common with the increased use of SDI
on larger private projects. A surety
claims professional faced with these
facts should thoroughly investigate
continued on page 22



Table of Contents for the Digital Edition of Surety Bond Quarterly - Winter 2017

NASBP Upcoming Meetings & Events
2017–2018 Executive Committee
From the CEO: Looking Backward to Reach Forward
Relationships for the Long Run
Subcontractor Default Insurance: Relevant Considerations for the Surety Claims Professional
Bottom Line Protection with Job Cost Accumulation & Allocation
Inside the AIA’s New Insurance and Bonding Contract Exhibit
The Calm After the Storm: Managing Disaster Response Contracts
Practical Tools to Help Jump-Start Your Company’s Cyber Plan
Index to Advertisers
Surety Bond Quarterly - Winter 2017 - Intro
Surety Bond Quarterly - Winter 2017 - cover1
Surety Bond Quarterly - Winter 2017 - cover2
Surety Bond Quarterly - Winter 2017 - 3
Surety Bond Quarterly - Winter 2017 - 4
Surety Bond Quarterly - Winter 2017 - 5
Surety Bond Quarterly - Winter 2017 - 6
Surety Bond Quarterly - Winter 2017 - 2017–2018 Executive Committee
Surety Bond Quarterly - Winter 2017 - 8
Surety Bond Quarterly - Winter 2017 - From the CEO: Looking Backward to Reach Forward
Surety Bond Quarterly - Winter 2017 - 10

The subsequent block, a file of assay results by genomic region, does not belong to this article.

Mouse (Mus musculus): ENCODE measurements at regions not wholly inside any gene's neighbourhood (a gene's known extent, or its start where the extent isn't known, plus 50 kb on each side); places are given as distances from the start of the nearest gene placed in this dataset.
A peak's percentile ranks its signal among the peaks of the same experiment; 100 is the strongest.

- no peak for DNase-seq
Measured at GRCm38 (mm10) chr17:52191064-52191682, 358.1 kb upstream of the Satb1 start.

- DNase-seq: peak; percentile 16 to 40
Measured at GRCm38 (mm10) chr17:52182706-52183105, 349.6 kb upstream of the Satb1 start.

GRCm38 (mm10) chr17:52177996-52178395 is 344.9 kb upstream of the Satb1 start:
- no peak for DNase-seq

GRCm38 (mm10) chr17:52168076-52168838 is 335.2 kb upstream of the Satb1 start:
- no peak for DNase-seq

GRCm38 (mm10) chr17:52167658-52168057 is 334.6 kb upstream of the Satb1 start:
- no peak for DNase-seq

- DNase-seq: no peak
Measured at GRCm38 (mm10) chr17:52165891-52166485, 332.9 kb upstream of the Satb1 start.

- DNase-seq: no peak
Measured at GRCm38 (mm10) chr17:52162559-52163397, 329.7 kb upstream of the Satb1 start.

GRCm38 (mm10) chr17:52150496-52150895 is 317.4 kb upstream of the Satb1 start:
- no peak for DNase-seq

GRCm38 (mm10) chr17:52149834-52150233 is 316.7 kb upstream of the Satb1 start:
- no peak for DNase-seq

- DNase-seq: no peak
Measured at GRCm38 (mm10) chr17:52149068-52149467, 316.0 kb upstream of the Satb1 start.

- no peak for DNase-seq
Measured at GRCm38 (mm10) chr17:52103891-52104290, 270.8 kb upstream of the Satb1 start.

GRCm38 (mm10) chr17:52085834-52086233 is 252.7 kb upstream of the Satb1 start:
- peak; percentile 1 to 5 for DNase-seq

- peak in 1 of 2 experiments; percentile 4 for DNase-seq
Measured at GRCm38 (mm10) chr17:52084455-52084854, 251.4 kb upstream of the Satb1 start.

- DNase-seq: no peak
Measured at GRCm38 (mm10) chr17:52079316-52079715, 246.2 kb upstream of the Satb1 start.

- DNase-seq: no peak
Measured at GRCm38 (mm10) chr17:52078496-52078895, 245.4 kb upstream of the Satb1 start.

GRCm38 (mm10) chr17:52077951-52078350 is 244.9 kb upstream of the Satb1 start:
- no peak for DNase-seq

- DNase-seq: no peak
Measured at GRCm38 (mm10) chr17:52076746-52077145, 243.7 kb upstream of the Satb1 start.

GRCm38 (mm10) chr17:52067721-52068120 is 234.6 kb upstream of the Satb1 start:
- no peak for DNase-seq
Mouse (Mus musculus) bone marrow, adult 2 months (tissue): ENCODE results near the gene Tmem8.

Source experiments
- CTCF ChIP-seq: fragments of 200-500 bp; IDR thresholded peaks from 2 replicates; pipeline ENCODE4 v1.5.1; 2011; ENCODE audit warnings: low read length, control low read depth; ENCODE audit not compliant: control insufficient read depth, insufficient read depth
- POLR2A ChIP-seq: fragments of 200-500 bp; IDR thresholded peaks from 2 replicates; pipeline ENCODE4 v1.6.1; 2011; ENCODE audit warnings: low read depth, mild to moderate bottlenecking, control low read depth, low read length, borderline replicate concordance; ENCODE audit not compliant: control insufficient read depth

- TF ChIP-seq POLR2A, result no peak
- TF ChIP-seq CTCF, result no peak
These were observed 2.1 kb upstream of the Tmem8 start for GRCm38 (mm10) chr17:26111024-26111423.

Surety Bond Quarterly - Winter 2017 - Relationships for the Long Run
Surety Bond Quarterly - Winter 2017 - 12
Surety Bond Quarterly - Winter 2017 - 13
Surety Bond Quarterly - Winter 2017 - Subcontractor Default Insurance: Relevant Considerations for the Surety Claims Professional
Surety Bond Quarterly - Winter 2017 - 15
Surety Bond Quarterly - Winter 2017 - 16
Surety Bond Quarterly - Winter 2017 - 17
Surety Bond Quarterly - Winter 2017 - 18
Surety Bond Quarterly - Winter 2017 - 19
Surety Bond Quarterly - Winter 2017 - 20
Surety Bond Quarterly - Winter 2017 - 21
Surety Bond Quarterly - Winter 2017 - 22
Surety Bond Quarterly - Winter 2017 - 23
Surety Bond Quarterly - Winter 2017 - 24
Surety Bond Quarterly - Winter 2017 - 25
Surety Bond Quarterly - Winter 2017 - Bottom Line Protection with Job Cost Accumulation & Allocation
Surety Bond Quarterly - Winter 2017 - 27
Surety Bond Quarterly - Winter 2017 - 28
Surety Bond Quarterly - Winter 2017 - 29
Surety Bond Quarterly - Winter 2017 - Inside the AIA’s New Insurance and Bonding Contract Exhibit
Surety Bond Quarterly - Winter 2017 - 31
Surety Bond Quarterly - Winter 2017 - 32
Surety Bond Quarterly - Winter 2017 - The Calm After the Storm: Managing Disaster Response Contracts
Surety Bond Quarterly - Winter 2017 - 34
Surety Bond Quarterly - Winter 2017 - Practical Tools to Help Jump-Start Your Company’s Cyber Plan
Surety Bond Quarterly - Winter 2017 - 36
Surety Bond Quarterly - Winter 2017 - 37
Surety Bond Quarterly - Winter 2017 - Index to Advertisers
Surety Bond Quarterly - Winter 2017 - cover3
Surety Bond Quarterly - Winter 2017 - cover4
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https://www.nxtbook.com/naylor/SBPQ/SBPQ0417
https://www.nxtbook.com/naylor/SBPQ/SBPQ0317